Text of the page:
Come Back, Metropolis - by Kyra Simone
People come and go from cities in waves. You wash in or out of whatever place in whatever season, perhaps marking your arrival by the comrades you come in with, missing or liberated from what you’ve left behind.
Then there are those who return to places we’ve already known, where past lives have been played out and left buried in memory, to be suddenly revived or reinvented. After nearly two years sojourning in Paris, I’ve recently resettled in my old town of New York. I ride the train with the stops and connections of another city still hanging in my mind, the geographies of all my places melding into one confused landscape.
As winter in the city plunges closer to the end of its erratic cycle – a day of snow, then a day of sun – I try to weave myself back into the infamous crowd, passing among the bare trees and war-time faces, squinting against the wind as we all hunger for spring. I often think of “The Cop and the Anthem,” the O. Henry story from 1904, which tells the tale of a New York city hobo who tries to get thrown in jail just so he’ll have a place to sleep for the winter. And as we lumber on through this season of longing, flashes of black and white still permeate the crowd. The original archetypes steady the stream, forever in the background against the rush for new colors.
They were together and not together, statues at the helm of the first train car headed for Coney Island. He sat himself down as soon as there was an empty seat, not even thinking of first offering it to his wife. She stood far away from him against a pole by the door, her long young face the only bare part of her showing. The train sped towards the lettered avenues away from town, on to the circus beach, trashed with mermaid memorabilia and scoops of ice cream lost in the sand. The man and his wife rattled on in silence, both staring off in different directions, completely unconnected, though the fact of being married to each other made them the most intimate they were allowed to be with anything.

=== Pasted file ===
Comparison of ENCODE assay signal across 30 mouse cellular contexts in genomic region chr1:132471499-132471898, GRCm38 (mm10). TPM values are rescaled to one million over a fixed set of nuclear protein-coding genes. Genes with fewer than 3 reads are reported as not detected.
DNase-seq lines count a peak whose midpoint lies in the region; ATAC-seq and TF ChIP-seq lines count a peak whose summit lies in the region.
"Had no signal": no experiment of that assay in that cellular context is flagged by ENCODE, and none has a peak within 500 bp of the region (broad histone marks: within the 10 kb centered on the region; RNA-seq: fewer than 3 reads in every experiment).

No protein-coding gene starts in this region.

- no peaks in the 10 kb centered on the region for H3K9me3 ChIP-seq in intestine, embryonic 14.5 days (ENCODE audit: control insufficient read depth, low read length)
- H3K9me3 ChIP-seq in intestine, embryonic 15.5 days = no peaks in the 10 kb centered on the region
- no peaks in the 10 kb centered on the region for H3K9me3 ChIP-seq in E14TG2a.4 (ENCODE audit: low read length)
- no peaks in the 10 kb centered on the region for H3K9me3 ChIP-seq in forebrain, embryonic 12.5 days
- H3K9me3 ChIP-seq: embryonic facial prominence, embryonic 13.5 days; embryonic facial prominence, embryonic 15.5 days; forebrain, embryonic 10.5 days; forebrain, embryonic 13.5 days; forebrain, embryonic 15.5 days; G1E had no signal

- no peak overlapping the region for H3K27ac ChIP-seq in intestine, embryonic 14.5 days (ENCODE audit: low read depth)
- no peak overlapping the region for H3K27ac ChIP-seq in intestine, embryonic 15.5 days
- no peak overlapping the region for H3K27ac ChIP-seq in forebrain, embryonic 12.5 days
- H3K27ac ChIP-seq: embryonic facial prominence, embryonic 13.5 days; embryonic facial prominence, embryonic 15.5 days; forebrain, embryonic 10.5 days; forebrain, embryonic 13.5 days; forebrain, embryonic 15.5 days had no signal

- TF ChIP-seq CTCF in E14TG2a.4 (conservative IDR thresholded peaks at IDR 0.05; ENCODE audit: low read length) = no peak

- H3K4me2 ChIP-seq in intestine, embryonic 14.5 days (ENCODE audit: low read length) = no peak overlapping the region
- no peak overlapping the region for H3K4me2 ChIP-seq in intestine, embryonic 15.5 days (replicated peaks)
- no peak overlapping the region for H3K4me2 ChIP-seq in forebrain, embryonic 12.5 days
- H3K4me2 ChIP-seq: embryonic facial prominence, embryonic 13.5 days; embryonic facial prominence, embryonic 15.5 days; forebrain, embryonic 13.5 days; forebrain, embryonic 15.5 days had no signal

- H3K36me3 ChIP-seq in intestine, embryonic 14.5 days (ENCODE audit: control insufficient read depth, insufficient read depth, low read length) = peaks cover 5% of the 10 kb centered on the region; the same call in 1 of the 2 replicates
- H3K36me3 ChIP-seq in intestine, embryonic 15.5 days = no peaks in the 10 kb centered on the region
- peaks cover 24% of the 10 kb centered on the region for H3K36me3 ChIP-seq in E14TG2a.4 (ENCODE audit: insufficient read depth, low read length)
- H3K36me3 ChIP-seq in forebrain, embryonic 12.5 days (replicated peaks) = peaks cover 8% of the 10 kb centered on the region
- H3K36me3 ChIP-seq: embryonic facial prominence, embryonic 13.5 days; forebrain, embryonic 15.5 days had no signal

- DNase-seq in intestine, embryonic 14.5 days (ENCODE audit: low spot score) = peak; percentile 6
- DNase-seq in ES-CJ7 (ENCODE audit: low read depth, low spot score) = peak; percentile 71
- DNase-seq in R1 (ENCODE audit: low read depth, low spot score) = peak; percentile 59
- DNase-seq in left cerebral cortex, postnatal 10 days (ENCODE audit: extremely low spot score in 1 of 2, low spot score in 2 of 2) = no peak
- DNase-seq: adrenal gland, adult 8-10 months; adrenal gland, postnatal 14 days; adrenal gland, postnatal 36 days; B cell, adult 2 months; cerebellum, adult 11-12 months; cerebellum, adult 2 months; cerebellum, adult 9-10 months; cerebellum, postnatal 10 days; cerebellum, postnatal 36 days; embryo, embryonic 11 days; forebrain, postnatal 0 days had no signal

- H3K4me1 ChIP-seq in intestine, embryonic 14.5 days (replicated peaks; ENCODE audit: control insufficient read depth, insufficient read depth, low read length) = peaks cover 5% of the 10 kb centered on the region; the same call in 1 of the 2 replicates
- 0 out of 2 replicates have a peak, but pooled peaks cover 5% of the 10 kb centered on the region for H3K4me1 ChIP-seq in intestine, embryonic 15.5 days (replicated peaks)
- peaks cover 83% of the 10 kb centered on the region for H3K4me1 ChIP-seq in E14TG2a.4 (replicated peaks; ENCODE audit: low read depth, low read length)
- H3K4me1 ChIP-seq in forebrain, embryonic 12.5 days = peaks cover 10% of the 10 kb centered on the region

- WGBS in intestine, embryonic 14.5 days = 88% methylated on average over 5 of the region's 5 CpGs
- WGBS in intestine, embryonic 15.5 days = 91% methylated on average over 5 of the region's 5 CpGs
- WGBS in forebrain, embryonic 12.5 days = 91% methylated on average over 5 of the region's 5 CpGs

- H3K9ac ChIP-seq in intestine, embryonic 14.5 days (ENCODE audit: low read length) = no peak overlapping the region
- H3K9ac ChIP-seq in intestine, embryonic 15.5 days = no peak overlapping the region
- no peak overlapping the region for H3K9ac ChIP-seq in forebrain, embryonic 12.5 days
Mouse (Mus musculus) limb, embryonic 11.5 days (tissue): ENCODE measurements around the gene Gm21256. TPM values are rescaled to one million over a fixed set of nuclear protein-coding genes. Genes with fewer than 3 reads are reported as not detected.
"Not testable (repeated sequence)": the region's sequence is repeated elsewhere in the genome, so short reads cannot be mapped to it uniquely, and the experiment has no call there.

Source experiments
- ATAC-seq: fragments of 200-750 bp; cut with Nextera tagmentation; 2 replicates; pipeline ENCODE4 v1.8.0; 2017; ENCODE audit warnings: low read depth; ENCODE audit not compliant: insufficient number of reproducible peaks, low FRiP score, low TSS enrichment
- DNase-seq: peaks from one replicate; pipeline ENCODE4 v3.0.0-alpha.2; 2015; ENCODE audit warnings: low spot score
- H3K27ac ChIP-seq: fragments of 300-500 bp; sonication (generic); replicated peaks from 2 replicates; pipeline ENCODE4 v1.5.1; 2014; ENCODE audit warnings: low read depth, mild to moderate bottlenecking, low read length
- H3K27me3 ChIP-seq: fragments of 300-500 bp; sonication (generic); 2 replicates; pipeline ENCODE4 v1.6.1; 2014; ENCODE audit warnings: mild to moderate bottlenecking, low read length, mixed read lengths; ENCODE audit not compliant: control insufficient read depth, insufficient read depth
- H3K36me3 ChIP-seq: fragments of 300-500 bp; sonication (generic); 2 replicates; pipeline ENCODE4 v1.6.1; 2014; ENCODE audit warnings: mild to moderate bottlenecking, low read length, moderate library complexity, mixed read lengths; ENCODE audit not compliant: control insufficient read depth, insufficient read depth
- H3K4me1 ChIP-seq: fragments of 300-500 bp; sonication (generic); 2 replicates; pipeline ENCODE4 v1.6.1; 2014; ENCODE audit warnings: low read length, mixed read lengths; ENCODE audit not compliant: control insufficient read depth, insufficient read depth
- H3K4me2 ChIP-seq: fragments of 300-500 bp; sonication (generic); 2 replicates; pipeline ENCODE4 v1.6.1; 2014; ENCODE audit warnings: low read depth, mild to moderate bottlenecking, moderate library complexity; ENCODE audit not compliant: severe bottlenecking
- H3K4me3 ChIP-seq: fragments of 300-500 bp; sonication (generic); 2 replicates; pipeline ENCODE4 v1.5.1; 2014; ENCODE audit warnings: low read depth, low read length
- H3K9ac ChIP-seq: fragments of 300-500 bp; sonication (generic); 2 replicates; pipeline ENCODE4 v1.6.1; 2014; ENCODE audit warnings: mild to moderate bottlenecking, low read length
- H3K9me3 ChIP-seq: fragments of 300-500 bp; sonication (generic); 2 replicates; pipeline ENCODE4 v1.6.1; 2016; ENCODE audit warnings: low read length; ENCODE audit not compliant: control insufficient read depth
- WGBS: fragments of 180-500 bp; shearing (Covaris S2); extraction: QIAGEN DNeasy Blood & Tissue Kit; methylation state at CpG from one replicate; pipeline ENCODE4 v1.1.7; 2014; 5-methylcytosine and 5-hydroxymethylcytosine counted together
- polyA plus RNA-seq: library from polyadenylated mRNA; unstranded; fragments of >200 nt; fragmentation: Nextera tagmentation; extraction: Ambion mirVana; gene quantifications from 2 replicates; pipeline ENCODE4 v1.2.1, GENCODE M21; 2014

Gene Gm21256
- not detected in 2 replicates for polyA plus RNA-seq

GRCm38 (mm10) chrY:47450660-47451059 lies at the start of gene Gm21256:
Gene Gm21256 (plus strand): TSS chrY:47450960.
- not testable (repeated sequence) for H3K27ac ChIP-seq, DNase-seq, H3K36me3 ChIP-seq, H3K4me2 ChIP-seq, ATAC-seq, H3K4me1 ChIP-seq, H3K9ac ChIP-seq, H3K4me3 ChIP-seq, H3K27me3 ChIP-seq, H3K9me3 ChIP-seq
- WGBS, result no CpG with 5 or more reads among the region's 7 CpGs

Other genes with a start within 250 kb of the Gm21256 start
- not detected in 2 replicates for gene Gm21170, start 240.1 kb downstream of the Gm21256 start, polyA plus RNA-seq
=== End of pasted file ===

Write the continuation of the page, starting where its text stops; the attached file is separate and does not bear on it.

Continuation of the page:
The woman grew duller as one’s eye traveled down her body, beginning with the hint of color in the silk scarf tied around her head, printed with a single pink flower over her ear. Then came the bit of fur at the collar of her matronly coat, which continued to the floor over legs wrapped in dark stockings, held still at the base with mouse-footed flats. She usually walked alone in the street, alone with her five identical children, the same face made in diminishing order, trailing along behind her like a set of Russian dolls. They all kept silent as they went, a mute people dressed in God’s uniform, moving like animals emerging from the forest, stunned by all the strange lights on the road.
He sat with his legs apart, surely being pondered by someone in the crowd, for the inconspicuous locks of hair at the sides of his face, or the white ropes at his belt, only worn in obedience of his religion. How could they know he was waiting to be plucked up to the heavens, to be dangled over divinity by his own twisted knots. He looked a full decade older than his wife, while others of his kind seemed like boys beside the womanly bearers of their children. They all worked in the big stationary shop in Brooklyn, versions of the same man appearing behind shelves and counters throughout the store. It was only late in the evening that any of them were revealed as themselves, laid naked with their wives, if only in the shadows. But lately, when he combed his fingers through the woman’s hair, it only felt like so many stacks of paper shredded through the day…her eyes, the eyes of a customer he knew well.
The train carried on through a wasteland of patchwork buildings and broken signs in the distance, moving slowly over the track like an old roller coaster, as it shrieked up to street level and then dipped below the surface. A pigeon flew into the dark of the tunnel before them, as if abandoning its life above ground. And it was known in a moment. Someday, they would stand on the shore of a lake, both turning grey with fistfuls of crumbs, theirs the only hands the swans would feed from. The woman would still be hidden in the same black coat, still apart from her husband seated in the only chair, reaching into his pockets and wagging his cane. The birds would surround them like some celestial arrival, fanned out from the smallest specks to the greatest beauties, all flocked on the shore before they took flight.
But here, in the crowd, on this last day of snow, the long ride home only brought silence upon them, whatever thoughts of whatever things floating off in whatever directions. Tomorrow the woman would wake to a roaring wind, and mistake it for the waves of a distant sea.